Places like Smithwick’s Bar & Restaurant
can be found in any American city or affluent suburb. The long
bar that runs down one side of the cavernous front room, lit
with faux-Grecian chandeliers, and the dining area’s sponge-painted
walls and white linen tablecloths have the anonymous feeling
of a hotel restaurant.
The one unlikely spot to find a restaurant like Smithwick’s would be on Smith Street, where it opened in May. Wedged between the little bistros, ever-proliferating Thai establishments and trendy bars and lounges, the blandly attractive interior of Smithwick’s and its something-for-everyone menu has the uneasy air of a Mormon in a drag club.
Smithwick’s is the latest venture of Seamus O’Toole and Terry Traynor, the owners of eight-year-old Eammon’s, an Irish bar and restaurant on Montague Street in Brooklyn Heights. While more upscale than its predecessor, the Irish waitstaff have the same accommodating spirit. Three-quarters of the eatery’s huge space is dedicated to the bar, which attracts a convivial crowd.
The blackboard outside Smithwick’s announced "D.J. Richie fresh from ’The Ridge.’" Richie’s followers, and a few stray, messy-haired, black-clad Smith Street regulars grooved to the Bee Gee’s "More than a Woman."
The cuisine is a hybrid of American steakhouse standards and authentic Irish dishes. Chef Noel Thompson, a native of Waterford, Ireland, trained in Europe and earned his stripes over the course of 19 years working in the kitchens of two well-known Irish-American establishments - Peggy O’Neill’s in Bay Ridge and John Barleycorn’s in Connecticut. Thompson does his best to uplift Smithwick’s rather bland menu, and most of the time he succeeds.
Among the appetizers of coconut shrimp, barbecued baby back ribs and jumbo shrimp cocktail served with avocado and Bloody Mary dipping sauce, was a special of mulligatawny soup.
I’ve had very good renditions of this aromatic Indian soup, but Thompson’s was outstanding. Rich and soothing, the warm heat of the curry spread slowly over the palate. Atop the soup sat a spoonful of mango chutney that added a bit of cool sweetness and a lingering cinnamon flavor. Tender slices of white and dark chicken meat made a meal of the dish.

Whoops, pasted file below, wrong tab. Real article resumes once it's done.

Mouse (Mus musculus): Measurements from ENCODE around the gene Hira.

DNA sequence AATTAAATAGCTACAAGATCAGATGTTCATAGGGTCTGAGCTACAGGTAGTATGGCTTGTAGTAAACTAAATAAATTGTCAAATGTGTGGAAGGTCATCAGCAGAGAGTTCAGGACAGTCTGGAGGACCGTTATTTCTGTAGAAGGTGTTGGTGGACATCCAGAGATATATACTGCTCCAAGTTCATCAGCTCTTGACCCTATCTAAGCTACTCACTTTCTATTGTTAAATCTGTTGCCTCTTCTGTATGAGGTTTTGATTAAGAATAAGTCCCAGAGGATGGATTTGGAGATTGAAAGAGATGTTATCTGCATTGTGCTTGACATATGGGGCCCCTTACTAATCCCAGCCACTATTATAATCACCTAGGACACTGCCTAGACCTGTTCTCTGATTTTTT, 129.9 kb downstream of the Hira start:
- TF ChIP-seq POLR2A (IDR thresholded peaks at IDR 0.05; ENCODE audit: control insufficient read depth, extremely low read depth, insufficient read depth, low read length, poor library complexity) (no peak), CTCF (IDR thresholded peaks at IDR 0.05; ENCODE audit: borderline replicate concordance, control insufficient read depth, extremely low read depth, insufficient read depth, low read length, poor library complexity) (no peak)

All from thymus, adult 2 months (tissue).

Thompson fries up a nice platter of lightly breaded, not greasy calamari. The big, tender slices of squid had the distinct flavor of clean peanut oil and salt. A side of fresh tomato dipping sauce was just garlicky enough and enjoyably pulpy.
Two meat entrees had real stick-to-your-ribs appeal. Three hefty lamb chops arrived with a thick rim of fat - a good thing in my opinion. When it’s grilled, lamb fat has the crispest edge and a luscious, buttery texture. The dish comes with a side of spinach and mushroom "dressing" (that’s "stuffing" to you Americans) that’s as appealing a side dish for this season as one could want. Mashed potatoes were whipped until light and creamy.
I wasn’t as enamored with the flank steak. The slices were slightly overcooked, and the meat’s mustard and Balsamic vinegar marinade was too sharp.
Smithwick’s is one of the few eateries in the neighborhood to offer an authentic Irish grill: a lamb chop, bacon, sausage and fried egg combo. There’s enough fat and cholesterol in that dish to make an Atkin’s follower ecstatic. Other tried and true dishes from the Emerald Isle include fish and chips, and a poached wild salmon with a whiskey-accented, creamy dill sauce.
Thompson is a Cordon Bleu-trained pastry chef and his simple desserts reflect his education. His lemony cheesecake is rich yet light, pleasantly tart, and its graham cracker crust adds a crisp texture.
I’d stop into Smithwick’s for a cup of the restaurant’s strong coffee and sublime Key lime pie. The pie’s filling is more tart than sweet and is flavored slightly with mint, adding a fragrant, herbal note.
A few years ago, my in-laws came for a visit from California. They’re not adventurous eaters, but they like a nice meal in an attractive setting. We took them to a lovely French bistro in Manhattan where they picked at their small portions and rolled their eyes at the prices.
Later, in my kitchen, my mother-in-law said of the meal, "I just like a nice piece of meat with a salad and a potato."
Next time they visit, I’ll have the perfect place to take them.
Smithwick’s Bar & Restaurant (191 Smith St. between Baltic and Warren streets in Boerum Hill) accepts Visa, MasterCard, American Express and Discover. Entrees: $10-$26. The restaurant serves lunch and dinner seven days a week, and brunch on weekends from noon to 4 pm. For reservations call (347) 643-9911.
©2003 Community News Group
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